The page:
Prayer Scarf

front.jpgI love making things for Jenny. I’ve done a fair few pieces of kit for her, and she seems to really like what I’ve come up with, so lets me have fun with designs and use my own judgement. She always had good costumes too, which shows my contributions off in the best light!

This one is a prayer scarf for a Tralden priestess. Prayer scarfs are a necessary accessory for any priest type in Fools and Heroes, and a great opportunity for detailed design on an article of clothing that won’t see heavy wear or need much washing.

For this, Jen was after a stylistic design that would reflect a fortune hunter type Tralden. My first thoughts on the words ‘Tralden Priestess’ were to do something based on Rodins gates of hell, with writhing naked bodies flowing down each side, arranged by the good, or bad, luck that they were experiencing. It could be really quite nice, but more suitable for a different type of Tralden.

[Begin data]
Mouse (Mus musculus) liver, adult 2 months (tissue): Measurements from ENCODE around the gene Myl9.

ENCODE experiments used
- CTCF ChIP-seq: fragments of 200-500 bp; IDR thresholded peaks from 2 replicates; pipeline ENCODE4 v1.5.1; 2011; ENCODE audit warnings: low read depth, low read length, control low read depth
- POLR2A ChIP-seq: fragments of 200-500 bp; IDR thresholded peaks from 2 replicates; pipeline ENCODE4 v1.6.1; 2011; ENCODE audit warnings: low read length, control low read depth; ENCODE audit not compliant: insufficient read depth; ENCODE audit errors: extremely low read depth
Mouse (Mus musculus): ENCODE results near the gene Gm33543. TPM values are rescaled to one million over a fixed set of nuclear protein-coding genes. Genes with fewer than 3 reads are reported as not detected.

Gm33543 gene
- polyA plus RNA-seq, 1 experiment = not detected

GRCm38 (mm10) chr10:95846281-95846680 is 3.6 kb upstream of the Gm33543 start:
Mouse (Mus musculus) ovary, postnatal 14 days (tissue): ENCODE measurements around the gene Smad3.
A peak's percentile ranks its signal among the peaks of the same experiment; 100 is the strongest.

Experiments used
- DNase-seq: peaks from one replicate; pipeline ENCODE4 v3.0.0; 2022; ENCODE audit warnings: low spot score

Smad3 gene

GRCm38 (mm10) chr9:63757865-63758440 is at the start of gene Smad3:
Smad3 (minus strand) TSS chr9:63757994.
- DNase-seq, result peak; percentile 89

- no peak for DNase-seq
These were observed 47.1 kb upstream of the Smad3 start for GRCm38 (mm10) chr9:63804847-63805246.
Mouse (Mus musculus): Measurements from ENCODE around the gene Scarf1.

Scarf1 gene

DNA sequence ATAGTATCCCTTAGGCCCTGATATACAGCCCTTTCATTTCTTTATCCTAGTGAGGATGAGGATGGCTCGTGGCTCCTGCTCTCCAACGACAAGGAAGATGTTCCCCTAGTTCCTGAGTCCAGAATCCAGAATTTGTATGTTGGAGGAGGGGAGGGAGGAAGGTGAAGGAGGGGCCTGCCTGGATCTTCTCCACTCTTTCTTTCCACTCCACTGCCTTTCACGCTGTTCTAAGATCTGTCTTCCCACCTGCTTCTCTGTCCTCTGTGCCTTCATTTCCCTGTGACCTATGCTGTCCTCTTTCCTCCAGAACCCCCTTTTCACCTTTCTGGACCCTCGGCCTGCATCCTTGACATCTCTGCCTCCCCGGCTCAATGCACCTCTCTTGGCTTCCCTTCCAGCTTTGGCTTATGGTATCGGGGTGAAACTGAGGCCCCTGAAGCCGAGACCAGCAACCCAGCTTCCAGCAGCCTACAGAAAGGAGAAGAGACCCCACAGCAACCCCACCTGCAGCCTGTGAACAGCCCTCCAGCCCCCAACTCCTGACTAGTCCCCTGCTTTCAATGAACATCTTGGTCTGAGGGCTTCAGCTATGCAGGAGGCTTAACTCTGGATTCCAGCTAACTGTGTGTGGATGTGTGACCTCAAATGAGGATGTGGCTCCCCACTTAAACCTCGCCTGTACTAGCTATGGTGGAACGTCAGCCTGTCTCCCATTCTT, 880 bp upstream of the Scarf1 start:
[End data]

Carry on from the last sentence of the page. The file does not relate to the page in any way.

So, I looked more at fortune and gambling. I like the medieval wheel of fortune, could be someRouen fun designs in that but it doesn’t fit that smoothly with the ethos of Tralda. The typical dice designs all seemed a bit too modern, as did card deck symbols taken out of context. A bit of poking around the internet led me to the Rouen card designs, which are so full of symbolism and detail I just had to use them.

Traldens are supposed to embrace colour in their clothing (not to the extent of becoming ‘rainbow Traldens’ mind you) so I with with the four colours of a bridge deck to bring in a bit more vibrancy. I should probably explain, Tralda is often represented by the Queen of Hearts from a card deck and church members can use any symbol of a female face as their holy symbol, so when choosing which cards to use in the prayer scarf, the four Queens were the natural choice.